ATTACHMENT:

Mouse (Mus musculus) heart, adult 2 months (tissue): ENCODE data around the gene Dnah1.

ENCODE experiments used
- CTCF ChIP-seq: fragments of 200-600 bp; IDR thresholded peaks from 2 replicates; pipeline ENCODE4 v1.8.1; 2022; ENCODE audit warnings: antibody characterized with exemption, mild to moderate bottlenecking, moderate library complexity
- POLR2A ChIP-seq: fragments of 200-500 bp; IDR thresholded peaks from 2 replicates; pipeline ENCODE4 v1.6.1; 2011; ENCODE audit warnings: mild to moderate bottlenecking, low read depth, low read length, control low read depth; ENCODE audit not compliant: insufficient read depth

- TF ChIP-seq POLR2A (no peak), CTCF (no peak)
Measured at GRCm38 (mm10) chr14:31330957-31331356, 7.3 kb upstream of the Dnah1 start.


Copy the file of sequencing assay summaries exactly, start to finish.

Mouse (Mus musculus) heart, adult 2 months (tissue): ENCODE data around the gene Dnah1.

ENCODE experiments used
- CTCF ChIP-seq: fragments of 200-600 bp; IDR thresholded peaks from 2 replicates; pipeline ENCODE4 v1.8.1; 2022; ENCODE audit warnings: antibody characterized with exemption, mild to moderate bottlenecking, moderate library complexity
- POLR2A ChIP-seq: fragments of 200-500 bp; IDR thresholded peaks from 2 replicates; pipeline ENCODE4 v1.6.1; 2011; ENCODE audit warnings: mild to moderate bottlenecking, low read depth, low read length, control low read depth; ENCODE audit not compliant: insufficient read depth

- TF ChIP-seq POLR2A (no peak), CTCF (no peak)
Measured at GRCm38 (mm10) chr14:31330957-31331356, 7.3 kb upstream of the Dnah1 start.